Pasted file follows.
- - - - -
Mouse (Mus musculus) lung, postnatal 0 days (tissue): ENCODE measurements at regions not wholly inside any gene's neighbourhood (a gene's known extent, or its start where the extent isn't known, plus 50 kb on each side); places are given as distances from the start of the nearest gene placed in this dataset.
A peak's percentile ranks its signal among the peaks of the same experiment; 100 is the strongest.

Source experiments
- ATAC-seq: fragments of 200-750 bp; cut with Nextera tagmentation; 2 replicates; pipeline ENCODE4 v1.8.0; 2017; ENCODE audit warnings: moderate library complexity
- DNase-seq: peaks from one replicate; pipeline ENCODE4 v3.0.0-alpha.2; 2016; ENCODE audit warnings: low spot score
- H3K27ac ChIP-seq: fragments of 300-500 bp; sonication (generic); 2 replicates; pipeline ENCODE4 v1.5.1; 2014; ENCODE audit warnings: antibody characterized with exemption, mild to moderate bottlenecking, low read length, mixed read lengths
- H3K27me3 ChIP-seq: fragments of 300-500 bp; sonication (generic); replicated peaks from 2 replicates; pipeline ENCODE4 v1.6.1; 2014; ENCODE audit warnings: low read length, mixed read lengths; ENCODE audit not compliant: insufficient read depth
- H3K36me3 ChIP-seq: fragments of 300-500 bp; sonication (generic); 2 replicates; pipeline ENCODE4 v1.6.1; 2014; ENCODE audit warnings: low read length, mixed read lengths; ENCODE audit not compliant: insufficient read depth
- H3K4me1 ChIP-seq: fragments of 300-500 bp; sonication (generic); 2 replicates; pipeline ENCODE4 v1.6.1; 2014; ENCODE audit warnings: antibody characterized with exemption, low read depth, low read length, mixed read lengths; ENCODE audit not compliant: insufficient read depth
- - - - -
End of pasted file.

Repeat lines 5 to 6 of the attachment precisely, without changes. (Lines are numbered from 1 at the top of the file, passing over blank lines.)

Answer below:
- DNase-seq: peaks from one replicate; pipeline ENCODE4 v3.0.0-alpha.2; 2016; ENCODE audit warnings: low spot score
- H3K27ac ChIP-seq: fragments of 300-500 bp; sonication (generic); 2 replicates; pipeline ENCODE4 v1.5.1; 2014; ENCODE audit warnings: antibody characterized with exemption, mild to moderate bottlenecking, low read length, mixed read lengths